The peer-review process is at the heart of scientific publishing. As a feature of Herald’s commitment to the protecting the integrity of the scholarly record, Herald has a commitment to assist the scientific community in all aspects of publishing ethics, including instances of (suspected) duplicate submission and plagiarism.
With a specific end goal to defend the nature of its distributions, Herald has overhauled the policy on Publishing Ethics. In accordance with the philosophy of the Committee on Publishing Ethics (COPE), we take after the standard that we have a prime obligation to uphold the integrity of the scientific record. Our plan is to ideally aid Herald Publishing Editors, and in addition, the Editor-in-Chief, Editors, Authors and Reviewers with this assignment.
Herald has made a taskforce to guarantee that Herald content is handled as we have planned, because plagiarism, piracy and journal subscription fraud are the most regular threats to the author’s content.
Herald will assist with the detection of plagiarism by utilizing CrossCheck or help to undertake further necessary action by means of the Committee on Publishing Ethics (COPE). In the event that you take notice of any unethical irregularities to Herald content, please get in touch with us.
Herald is a participant of CrossCheck, an initiative for multi-publisher plagiarism detection to screen published and submitted content for originality. CrossCheck comprises of two items: a database of scholarly publications (CrossCheck) and a web-based tool (iThenticate) to check an authored work against that database.
Various Herald journals utilize the service to detect instances of overlapping and comparative content in submitted papers. Results given off by the software may be utilized as a criterion for the analysis of the manuscript by the editorial board and may in the end bring about a dismissal because of counterfeiting, duplicate and/or redundant publication.
Cases of suspected plagiarism are once in a while restricted to the same journal or publisher. Usually, multiple journals and publishers are involved. Software solutions, consequently, conceivably oblige collaboration between (all) publishing agencies. In 2008, CrossRef and the STM publishing community met up to develop CrossCheck, an administration that permits publishers to check the innovation of published works. CrossCheck is fueled by the iThenticate software from iParadigms, known as providers of Turnitin. CrossRef members team up to uphold a single database of published articles against which checking can occur.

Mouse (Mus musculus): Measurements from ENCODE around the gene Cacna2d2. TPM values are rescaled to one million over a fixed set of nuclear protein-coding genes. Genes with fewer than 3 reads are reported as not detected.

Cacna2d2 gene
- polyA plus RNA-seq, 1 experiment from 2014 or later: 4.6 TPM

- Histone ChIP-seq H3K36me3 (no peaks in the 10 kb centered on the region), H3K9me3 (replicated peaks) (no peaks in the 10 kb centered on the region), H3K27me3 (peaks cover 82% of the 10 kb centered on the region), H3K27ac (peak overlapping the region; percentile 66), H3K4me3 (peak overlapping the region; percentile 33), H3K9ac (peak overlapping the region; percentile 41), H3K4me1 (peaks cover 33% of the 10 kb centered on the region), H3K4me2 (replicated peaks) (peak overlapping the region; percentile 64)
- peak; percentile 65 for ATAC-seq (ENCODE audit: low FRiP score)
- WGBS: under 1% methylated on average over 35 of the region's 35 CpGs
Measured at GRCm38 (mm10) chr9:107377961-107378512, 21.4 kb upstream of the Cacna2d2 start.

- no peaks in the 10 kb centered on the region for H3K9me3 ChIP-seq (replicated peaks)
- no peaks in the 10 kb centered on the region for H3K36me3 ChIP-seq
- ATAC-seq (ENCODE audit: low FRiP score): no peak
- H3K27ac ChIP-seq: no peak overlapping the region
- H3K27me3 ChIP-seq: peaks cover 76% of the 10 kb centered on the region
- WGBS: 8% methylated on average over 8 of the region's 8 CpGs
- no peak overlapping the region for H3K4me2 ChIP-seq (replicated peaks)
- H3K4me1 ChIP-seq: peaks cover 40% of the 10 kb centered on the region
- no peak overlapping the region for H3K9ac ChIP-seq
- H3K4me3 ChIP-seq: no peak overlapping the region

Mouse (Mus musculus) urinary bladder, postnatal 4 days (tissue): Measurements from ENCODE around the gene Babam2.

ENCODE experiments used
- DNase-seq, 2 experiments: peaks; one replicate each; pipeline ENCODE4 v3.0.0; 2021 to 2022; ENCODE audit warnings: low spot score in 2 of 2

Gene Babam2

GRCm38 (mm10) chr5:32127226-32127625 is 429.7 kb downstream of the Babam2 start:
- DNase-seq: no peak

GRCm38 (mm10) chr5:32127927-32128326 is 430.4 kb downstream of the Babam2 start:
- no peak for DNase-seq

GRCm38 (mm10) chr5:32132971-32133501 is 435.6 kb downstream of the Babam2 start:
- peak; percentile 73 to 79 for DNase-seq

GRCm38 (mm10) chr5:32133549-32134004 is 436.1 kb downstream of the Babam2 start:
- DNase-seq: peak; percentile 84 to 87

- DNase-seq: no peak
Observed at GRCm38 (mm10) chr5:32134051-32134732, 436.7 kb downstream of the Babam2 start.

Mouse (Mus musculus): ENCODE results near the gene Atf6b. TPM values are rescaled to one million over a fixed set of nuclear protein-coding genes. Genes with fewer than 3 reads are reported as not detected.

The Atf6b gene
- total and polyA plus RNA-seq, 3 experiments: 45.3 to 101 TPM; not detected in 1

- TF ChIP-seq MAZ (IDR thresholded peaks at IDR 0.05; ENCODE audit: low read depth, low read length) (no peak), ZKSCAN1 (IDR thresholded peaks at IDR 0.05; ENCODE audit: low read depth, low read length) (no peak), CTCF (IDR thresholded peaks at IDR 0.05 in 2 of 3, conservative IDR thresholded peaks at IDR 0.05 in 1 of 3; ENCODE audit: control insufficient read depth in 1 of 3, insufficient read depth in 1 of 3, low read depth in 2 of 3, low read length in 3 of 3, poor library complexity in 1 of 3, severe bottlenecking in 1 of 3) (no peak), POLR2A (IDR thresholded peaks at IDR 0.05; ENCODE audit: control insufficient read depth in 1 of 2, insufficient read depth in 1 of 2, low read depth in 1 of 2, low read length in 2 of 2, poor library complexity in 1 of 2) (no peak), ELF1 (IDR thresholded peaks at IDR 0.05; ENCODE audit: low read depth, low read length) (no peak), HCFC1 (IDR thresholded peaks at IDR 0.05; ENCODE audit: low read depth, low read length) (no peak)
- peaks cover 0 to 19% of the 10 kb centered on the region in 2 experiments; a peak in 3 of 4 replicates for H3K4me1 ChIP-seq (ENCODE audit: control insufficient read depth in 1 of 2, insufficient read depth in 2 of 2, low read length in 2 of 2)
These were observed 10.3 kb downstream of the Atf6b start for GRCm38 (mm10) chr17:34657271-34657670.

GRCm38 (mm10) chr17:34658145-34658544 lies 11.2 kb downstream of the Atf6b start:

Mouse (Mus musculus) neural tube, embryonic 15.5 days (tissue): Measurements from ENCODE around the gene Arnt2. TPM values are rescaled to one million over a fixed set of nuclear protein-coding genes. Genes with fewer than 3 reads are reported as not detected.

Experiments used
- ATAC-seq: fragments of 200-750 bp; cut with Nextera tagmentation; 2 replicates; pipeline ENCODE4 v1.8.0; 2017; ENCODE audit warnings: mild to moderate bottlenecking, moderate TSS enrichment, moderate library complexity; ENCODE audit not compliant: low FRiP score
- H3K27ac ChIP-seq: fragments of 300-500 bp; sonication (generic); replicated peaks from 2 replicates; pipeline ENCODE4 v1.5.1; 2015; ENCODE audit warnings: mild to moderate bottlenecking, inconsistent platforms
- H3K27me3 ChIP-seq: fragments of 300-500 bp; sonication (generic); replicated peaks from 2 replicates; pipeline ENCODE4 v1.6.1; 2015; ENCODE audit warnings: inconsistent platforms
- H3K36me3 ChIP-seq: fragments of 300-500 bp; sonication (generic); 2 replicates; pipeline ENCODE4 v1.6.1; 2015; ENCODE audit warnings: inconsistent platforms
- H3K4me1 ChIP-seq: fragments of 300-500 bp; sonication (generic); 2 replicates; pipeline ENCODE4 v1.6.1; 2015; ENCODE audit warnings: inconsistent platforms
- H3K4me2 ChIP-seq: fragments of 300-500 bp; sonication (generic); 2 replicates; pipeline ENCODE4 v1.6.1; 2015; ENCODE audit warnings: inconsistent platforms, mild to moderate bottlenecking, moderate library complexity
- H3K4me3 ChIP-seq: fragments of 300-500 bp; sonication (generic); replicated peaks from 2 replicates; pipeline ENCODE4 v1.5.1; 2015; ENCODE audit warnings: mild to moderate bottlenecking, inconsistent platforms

The iThenticate system might be utilized to produce a similarity report at any point throughout the review process. Imposing a similarity check is very straightforwardly carried over. After logging in to the iThenticate account you have, you can simply upload the manuscript(s) and a similarity report will be produced within minutes.
The default comparability report perspective gives the percentage of the text of the manuscript which has overlap with one or more distributed articles. Figures and equations cannot be checked at present. This ought to be taken as a general guide, a high % does not so much demonstrate plagiarized content, it could, for instance, be legitimate citation and bibliography.
Herald invests in many resources to support our editors in catching up on suspected plagiarism, double submissions, or falsifications. In spite of the fact that we estimate only 0.1% of submitted articles are ever suspected, with considerable difference of occurrence between different academic areas a workable software solution for plagiarism detection can lower the burden on our editors and pay off in terms of resources required to detect plagiarism. We distinguish this burden and are committed to searching for the best solutions.